Rudolph's advice is worth taking seriously. For all the chat, its the wickets that will count the most for Sreesanth (if he plays, that is). And if Rudolph plays in the tests as well, he can check it out for himself.

Wednesday, December 06, 2006

The beat of a different drum

In the midst of the opprobrium being heaped on England's head, let me strike a slightly different note (not discordant, just different). Australia deserve to be 2-0 up, but they are vulnerable. They deserve to be 2-0 up because they have played better than England. In the first test, they simply blew England away (other than that fourth-day flicker of hope), and in the second test, when England presented them with an opportunity, they grabbed it (fine, England insisted they take it, but take it they did). But still. They are making one mistake from 2005 all over again. They are persisting with some selections that could still bite them in the proverbial backside. Hayden still looks dodgy; Martyn looks not so crash hot either. And their bowling is weaker than they'd like to admit. McGrath's first test figures were flattering and he followed up his first innings at Brisbane with three largely ineffectual innings. Its telling Ponting didn't go to him for the fifth-day push. McGrath will make it through this series but Australia could do worse than to start thinking of ways to bring in some of those new quicks they have waiting in the wings.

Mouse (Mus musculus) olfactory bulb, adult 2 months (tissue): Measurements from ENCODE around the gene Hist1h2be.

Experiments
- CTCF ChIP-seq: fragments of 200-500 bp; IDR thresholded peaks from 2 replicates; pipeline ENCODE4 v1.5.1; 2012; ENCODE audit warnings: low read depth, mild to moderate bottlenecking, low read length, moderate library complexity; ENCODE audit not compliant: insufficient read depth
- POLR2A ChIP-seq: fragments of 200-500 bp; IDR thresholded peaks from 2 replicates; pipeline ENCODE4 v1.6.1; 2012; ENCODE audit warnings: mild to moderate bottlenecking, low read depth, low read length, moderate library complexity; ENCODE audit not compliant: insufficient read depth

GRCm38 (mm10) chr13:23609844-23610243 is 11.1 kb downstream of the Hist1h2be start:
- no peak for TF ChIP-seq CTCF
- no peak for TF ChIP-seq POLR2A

Tuesday, December 05, 2006

Two results

Two results. One inevitable, one surprising. The PCB lifts its ban on Shoaib and Asif (come on, did you really think the ban was going to last? This blogger was skeptical about it lasting and it didn't). And England lose the second test to Australia after a spectacular collapse on the last day. Thats surprising. But both of these results had one thing in common. A failure of nerve. The PCB (yes, I know it was a "tribunal" appointed to investigate the ban that did the lifting, but again, lets get real) was suddenly confronted with the possibility that they might do something right for a change. That was too much for them to handle. And England, somehow, found a way to lose after scoring 551/6 in the first innings. Their astonishingly feeble batting on the last day (70 runs in 64 overs) must have been a sight to behold (or slept through). In a way, they might have sunk this series. If they can pull off a comeback from here, this Ashes will be even better than the 2005 version. But I'm not holding my breath. And neither am I expecting Pakistani cricket to ever, ever, get it right.